Roaming With Convicts

Time for a roaming day and another little outing. Our destination was the nice little town of Longford and its two World Heritage Sites, the colonial estates, Brickendon and Woolmers. What a magic day, a crisp but mild winter day with an azure sky and not a breath of wind. Roaming perfection.

Off for a roam through the past







Brickendon has been a working farming property since it was established in 1824 and has been in the same family, the Archers, ever since, with the seventh generation Archer now working the property. It was both a step back in time and a step back to England to roam through the Estate. The colonial buildings and the Estate itself were all built and worked by convict labour, with the original Archer, Mr. William, living on the property in a teeny tiny two room cottage.

Mr Archer’s cottage made from brick nogging
Room 2 of 2
I was intrigued by the perfectly cut hole in the bottom of Mr Archer’s door. An early colonial cat flap perhaps?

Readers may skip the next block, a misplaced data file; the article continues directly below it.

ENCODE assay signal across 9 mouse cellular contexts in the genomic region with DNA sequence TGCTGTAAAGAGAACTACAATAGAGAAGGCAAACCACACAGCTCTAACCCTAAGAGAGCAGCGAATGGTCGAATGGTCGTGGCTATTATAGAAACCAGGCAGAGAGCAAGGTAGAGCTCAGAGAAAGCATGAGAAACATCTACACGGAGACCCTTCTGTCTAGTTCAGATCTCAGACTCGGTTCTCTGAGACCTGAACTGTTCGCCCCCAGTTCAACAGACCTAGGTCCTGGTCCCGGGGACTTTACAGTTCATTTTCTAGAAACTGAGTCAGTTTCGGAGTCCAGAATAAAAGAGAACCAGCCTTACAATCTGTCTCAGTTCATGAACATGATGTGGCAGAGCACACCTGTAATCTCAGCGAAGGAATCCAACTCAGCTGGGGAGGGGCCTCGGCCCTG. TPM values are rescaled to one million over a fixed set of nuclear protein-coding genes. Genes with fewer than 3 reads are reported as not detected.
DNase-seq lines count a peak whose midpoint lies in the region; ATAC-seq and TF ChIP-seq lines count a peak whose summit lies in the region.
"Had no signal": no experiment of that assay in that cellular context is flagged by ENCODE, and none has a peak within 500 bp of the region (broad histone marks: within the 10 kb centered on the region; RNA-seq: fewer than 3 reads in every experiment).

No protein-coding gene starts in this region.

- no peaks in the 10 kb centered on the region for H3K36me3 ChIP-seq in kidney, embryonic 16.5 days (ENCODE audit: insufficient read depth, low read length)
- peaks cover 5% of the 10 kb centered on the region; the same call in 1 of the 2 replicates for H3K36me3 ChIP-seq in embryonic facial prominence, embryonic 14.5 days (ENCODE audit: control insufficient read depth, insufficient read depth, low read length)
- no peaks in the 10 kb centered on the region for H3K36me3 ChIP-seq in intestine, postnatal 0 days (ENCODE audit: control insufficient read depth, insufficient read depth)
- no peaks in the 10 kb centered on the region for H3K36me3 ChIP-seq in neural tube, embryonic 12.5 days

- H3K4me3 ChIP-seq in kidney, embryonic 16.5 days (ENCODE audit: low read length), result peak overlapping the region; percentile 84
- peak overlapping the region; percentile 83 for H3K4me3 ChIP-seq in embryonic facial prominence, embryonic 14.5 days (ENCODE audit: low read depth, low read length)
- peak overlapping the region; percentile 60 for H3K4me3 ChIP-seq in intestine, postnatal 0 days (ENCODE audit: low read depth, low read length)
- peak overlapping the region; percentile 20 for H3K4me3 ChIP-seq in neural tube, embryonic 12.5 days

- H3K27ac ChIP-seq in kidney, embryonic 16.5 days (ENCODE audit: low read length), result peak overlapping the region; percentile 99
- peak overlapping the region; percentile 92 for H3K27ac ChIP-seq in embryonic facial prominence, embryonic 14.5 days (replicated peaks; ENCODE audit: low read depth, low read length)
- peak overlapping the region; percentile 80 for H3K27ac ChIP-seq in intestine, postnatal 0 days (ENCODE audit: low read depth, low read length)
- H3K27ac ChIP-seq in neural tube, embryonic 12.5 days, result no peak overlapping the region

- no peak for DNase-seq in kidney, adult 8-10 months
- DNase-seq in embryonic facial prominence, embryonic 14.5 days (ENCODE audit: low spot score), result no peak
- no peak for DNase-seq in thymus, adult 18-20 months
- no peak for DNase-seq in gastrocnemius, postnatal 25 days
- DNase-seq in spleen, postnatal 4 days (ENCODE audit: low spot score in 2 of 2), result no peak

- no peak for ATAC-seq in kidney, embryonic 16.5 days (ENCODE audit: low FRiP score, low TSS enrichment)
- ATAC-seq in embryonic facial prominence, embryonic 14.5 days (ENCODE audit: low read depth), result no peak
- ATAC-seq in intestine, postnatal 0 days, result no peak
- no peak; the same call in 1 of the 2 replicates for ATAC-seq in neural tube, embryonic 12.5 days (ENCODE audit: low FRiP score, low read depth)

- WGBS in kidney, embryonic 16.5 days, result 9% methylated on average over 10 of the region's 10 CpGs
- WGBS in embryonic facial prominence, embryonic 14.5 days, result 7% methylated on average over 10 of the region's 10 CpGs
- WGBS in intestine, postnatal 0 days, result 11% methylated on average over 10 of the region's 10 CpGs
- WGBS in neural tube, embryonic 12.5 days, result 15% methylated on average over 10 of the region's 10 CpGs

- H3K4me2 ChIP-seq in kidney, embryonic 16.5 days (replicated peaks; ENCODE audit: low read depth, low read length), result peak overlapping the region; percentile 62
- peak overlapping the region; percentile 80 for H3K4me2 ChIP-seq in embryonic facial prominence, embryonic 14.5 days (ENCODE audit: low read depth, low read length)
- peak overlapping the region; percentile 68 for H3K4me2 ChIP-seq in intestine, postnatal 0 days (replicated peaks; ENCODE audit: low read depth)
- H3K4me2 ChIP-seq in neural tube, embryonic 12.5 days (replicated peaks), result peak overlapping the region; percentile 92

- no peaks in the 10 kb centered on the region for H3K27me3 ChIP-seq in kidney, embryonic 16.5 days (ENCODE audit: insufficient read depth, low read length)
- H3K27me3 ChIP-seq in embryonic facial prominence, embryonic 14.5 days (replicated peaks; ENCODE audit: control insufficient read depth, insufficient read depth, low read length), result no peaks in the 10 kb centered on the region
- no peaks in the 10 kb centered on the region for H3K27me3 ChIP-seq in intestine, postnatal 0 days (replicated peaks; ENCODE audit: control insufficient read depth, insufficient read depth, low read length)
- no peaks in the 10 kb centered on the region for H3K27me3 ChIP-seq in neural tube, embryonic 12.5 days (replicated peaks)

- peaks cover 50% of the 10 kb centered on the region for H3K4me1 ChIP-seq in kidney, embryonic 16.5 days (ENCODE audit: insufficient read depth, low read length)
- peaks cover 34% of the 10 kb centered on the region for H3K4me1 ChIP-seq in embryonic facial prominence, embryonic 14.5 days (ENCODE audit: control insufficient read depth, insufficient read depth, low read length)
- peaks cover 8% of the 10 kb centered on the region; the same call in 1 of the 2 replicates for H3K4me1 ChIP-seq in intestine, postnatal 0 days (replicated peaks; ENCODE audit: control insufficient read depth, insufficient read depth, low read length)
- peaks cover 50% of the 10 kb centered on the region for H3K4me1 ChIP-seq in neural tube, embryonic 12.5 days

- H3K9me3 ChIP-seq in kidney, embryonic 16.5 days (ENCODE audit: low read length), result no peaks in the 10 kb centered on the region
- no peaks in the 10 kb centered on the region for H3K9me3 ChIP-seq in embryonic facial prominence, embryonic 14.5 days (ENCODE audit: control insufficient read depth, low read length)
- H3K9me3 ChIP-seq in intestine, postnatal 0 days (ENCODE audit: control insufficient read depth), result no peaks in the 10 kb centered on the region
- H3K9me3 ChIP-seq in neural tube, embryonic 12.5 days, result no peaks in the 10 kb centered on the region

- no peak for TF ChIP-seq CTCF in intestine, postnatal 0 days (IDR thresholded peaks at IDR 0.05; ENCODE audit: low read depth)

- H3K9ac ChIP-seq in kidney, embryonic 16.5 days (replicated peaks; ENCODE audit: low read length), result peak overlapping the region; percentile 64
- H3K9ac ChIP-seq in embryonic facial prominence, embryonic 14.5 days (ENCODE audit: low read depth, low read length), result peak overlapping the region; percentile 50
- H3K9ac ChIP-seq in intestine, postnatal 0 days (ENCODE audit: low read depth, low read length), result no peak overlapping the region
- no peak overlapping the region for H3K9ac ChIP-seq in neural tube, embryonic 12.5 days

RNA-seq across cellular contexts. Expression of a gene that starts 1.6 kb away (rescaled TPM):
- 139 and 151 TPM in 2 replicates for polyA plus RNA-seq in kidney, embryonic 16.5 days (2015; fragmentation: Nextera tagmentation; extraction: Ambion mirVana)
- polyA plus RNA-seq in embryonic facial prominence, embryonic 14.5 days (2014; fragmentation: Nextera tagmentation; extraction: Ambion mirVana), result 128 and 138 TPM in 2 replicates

He lived there until he married, when, thinking that perhaps his wife-to-be would not be too thrilled at the thought of living cheek by jowl with various criminals and ne’er-do-wells, he moved from his bachelor cottage and built a house across the road, which he considered a little more fitting for a lady and the new Mrs Archer. Personally, I think he probably, as often happens, underestimated the spirit and fortitude of the new lady of the house. I reckon she would have mucked in just fine without the need for grandeur and luxury. If they had stayed in the little cottage, they may have needed to add an extension here and there, but I’m sure she would have become on first name terms with her eclectic and worldly convict neighbours and workforce. Don’t underestimate women my dear fellow, the fairer sex they are not! I could imagine Mrs Archer, with mud dragging the hem of her skirts, wandering across the pastures, chatting to the wheat slashers or potato pickers as she went. She may have stepped into the cavernous cook house and been taught by Betty the Brothel Keeper (the Thames dockside made for a spritely trade, darn those Bow Street Runners for putting a stop to business and leading Betty to transportation to the colonies) how to dress a chook, mince some mutton or fluff the flummery. She could have taken wood splitting lessons from Stan the Sprinter, who was caught liberating loaves of bread to feed his family of fifteen, with a crumb always kept aside for his gerbil, Gerald, a crime which saw him now a resident of Van Diemen’s Land. Yep, I could see Mrs Archer rubbing along quite well with some felonious friends and was no doubt bored to tears with the dull life of fluttering handkerchiefs and feminine sighs in the Big House across the road. Yes, I could see into the past in my own fair way as we roamed the buildings, gardens and lanes of this Estate.